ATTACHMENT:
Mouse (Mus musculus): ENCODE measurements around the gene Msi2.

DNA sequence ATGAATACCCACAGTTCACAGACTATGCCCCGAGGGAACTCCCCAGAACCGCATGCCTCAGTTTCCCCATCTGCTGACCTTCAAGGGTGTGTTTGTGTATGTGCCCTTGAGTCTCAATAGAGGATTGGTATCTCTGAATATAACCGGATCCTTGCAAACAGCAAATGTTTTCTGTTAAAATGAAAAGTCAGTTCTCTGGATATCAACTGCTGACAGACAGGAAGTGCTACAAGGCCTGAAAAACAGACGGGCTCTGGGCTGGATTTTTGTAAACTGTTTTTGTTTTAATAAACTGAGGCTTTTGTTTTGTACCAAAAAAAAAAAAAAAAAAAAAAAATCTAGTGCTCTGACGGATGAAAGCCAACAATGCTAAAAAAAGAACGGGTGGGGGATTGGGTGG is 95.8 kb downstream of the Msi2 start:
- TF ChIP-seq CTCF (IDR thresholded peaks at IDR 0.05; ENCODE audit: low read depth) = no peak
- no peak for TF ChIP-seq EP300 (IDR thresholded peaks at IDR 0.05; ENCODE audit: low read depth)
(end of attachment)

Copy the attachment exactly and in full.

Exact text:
Mouse (Mus musculus): ENCODE measurements around the gene Msi2.

DNA sequence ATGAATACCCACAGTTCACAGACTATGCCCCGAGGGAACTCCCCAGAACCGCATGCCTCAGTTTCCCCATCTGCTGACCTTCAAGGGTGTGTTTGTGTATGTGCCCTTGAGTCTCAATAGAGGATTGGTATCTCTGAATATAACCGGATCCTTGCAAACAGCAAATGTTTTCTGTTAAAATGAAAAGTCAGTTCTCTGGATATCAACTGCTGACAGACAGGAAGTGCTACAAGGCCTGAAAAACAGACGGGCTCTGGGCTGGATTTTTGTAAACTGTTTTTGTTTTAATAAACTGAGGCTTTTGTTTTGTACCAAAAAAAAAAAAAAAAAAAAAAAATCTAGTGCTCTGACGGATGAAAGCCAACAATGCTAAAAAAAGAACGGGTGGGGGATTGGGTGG is 95.8 kb downstream of the Msi2 start:
- TF ChIP-seq CTCF (IDR thresholded peaks at IDR 0.05; ENCODE audit: low read depth) = no peak
- no peak for TF ChIP-seq EP300 (IDR thresholded peaks at IDR 0.05; ENCODE audit: low read depth)